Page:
Huawei Attempting On Licensing 5G Platform With US Firms

Huawei Licencing 5G Revenues From US Firms

Sunday, October 20, 2019

/ by Theo Mason

  • Huawei Working On Licensing 5G Revenues With US Firms
  • Huawei Licensing 5G Platform With US Firms

According to the latest update from Reuters, which show that Huawei is attempting other methods of extracting value from its extensive 5G Standards Essential Patent (SEP) Declaration portfolio of technologies and that it is in talks with several US telecoms companies about licensing 5G technology to them. 
Huawei executive Vincent Pang  said that there are several US firms interested in the Chinese firm’s 5G tech with possibilities ranging from long term licensing deals to one off technology transfers. This is a smart move from Huawei. As a target in the ongoing trade war, it has been kicked back and forth through multiple rounds, being put on the US Entity List effectively barring American companies from working with it, but then gaining reprieves and exemptions. One thing is clear however, Huawei has not taken things lying down and is a different beast to ZTE (HKG:0763) which effectively saw its business implode after being placed on the US entity list previously.
Huawei has been pursuing making its own technology, attempting to reduce its reliance on Google (NASDAQ:GOOGL 1244.41 -0.67%) for Android software on its handsets as well as Qualcomm (NASDAQ:QCOM 77.68 -1.63%) chips for its handsets as it forges ahead with its own Kirin chips. Huawei is at the convergence of numerous themes in the trade war between the US and China. Part security concern, part intellectual property theft concern, part trade imbalance concern, the high level rhetoric about the trade war has been about the trade imbalance between the US and China, but in reality the real problem is more the security and IP issues.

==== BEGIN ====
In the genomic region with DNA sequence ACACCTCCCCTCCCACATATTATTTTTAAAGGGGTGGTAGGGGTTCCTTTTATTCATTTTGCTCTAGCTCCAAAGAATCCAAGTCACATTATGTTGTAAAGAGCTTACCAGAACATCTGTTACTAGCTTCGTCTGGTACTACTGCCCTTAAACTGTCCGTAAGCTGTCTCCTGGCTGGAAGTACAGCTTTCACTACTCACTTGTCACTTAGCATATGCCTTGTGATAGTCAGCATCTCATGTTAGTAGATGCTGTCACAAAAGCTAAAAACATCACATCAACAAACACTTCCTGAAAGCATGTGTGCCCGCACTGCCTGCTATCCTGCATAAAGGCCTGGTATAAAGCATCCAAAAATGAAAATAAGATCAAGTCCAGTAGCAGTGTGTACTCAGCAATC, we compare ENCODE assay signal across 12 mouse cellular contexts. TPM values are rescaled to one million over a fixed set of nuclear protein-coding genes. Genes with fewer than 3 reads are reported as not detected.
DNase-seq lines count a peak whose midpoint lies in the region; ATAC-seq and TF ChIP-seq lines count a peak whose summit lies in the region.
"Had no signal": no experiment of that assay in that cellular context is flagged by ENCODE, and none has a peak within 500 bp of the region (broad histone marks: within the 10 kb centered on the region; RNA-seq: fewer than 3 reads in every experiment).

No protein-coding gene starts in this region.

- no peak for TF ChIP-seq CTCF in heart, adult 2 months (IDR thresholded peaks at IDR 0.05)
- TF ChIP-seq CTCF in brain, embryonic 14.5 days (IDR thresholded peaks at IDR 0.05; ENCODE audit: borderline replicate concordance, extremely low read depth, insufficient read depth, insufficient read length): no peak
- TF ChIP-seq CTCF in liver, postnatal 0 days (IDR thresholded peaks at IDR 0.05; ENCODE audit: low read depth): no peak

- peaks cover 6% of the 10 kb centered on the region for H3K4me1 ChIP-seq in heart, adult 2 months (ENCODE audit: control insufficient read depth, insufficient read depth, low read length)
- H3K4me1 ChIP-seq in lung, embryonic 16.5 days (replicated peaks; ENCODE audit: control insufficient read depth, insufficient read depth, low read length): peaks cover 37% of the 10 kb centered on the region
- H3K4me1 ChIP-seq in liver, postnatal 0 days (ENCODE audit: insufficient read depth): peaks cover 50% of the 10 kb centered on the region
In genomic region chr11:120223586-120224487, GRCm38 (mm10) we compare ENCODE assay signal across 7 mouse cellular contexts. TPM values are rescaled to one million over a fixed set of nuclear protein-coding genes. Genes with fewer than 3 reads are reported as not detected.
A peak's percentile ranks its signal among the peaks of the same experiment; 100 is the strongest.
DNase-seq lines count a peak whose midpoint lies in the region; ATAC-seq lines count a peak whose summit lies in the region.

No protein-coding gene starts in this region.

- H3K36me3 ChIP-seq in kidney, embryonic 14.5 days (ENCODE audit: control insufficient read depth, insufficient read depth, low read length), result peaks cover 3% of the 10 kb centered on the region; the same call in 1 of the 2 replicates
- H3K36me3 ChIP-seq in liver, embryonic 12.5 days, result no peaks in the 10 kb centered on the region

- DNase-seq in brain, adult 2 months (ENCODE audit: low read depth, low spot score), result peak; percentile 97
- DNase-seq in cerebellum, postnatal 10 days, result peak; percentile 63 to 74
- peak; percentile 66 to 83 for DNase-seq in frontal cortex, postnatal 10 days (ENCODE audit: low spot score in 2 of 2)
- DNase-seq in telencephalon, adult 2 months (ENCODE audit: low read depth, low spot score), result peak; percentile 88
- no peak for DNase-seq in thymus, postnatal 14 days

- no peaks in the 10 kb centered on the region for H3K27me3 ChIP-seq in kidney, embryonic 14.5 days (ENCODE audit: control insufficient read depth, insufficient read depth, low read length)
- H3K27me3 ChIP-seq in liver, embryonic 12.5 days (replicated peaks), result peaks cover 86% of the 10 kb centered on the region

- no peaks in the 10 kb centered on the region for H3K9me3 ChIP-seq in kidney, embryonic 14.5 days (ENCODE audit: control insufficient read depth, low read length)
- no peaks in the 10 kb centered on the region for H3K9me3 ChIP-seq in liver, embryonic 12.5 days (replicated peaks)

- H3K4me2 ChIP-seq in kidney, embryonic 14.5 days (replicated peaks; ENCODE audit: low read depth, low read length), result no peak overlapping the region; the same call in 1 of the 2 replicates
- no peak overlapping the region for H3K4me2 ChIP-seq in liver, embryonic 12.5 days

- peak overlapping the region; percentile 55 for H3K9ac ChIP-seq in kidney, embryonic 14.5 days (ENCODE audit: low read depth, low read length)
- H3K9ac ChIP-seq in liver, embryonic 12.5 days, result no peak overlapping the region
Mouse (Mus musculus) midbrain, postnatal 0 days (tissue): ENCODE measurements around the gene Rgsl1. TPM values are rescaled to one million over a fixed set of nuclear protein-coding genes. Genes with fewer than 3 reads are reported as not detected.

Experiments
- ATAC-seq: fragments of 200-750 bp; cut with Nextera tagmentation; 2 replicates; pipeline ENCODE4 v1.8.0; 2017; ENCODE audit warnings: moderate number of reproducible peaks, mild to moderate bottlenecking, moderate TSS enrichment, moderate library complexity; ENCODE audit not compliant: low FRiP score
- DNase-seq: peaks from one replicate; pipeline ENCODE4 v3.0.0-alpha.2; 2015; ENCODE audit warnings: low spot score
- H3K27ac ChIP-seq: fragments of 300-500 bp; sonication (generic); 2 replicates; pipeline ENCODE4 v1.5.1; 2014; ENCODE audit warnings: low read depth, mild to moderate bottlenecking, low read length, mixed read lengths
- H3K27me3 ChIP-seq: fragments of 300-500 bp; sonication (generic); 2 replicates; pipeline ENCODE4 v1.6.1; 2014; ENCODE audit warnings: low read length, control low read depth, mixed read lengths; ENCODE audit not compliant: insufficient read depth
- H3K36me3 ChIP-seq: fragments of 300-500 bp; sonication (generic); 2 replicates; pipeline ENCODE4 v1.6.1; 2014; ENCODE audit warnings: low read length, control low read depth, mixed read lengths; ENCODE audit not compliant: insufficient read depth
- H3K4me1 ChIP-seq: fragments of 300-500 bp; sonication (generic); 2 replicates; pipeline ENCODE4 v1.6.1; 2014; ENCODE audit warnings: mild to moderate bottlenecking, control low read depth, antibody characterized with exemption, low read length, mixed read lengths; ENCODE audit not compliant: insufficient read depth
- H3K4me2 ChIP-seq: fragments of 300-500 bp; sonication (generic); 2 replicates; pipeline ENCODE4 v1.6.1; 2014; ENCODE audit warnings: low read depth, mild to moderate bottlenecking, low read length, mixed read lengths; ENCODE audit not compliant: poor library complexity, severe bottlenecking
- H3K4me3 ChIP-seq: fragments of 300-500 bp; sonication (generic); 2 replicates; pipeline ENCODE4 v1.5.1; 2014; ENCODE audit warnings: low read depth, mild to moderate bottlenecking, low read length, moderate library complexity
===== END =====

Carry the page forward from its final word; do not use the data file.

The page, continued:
More at stake is the technological cold war currently being waged between the US/West and China and the concerns the West has over Chinese governmental access to critical Western communications infrastructure, for Huawei, licencing may be critical to being able to gain some of the revenue it was hoping for when it invested billions into trying to build up the largest 5G SEP declaration patent portfolio. If it can’t sell hardware and software directly to US companies (other Western countries have been a bit more relaxed around banning Huawei from their 5G infrastructure) due to security concerns, it may as well try to license some of the underlying technology to these firms so that it can still get some money.
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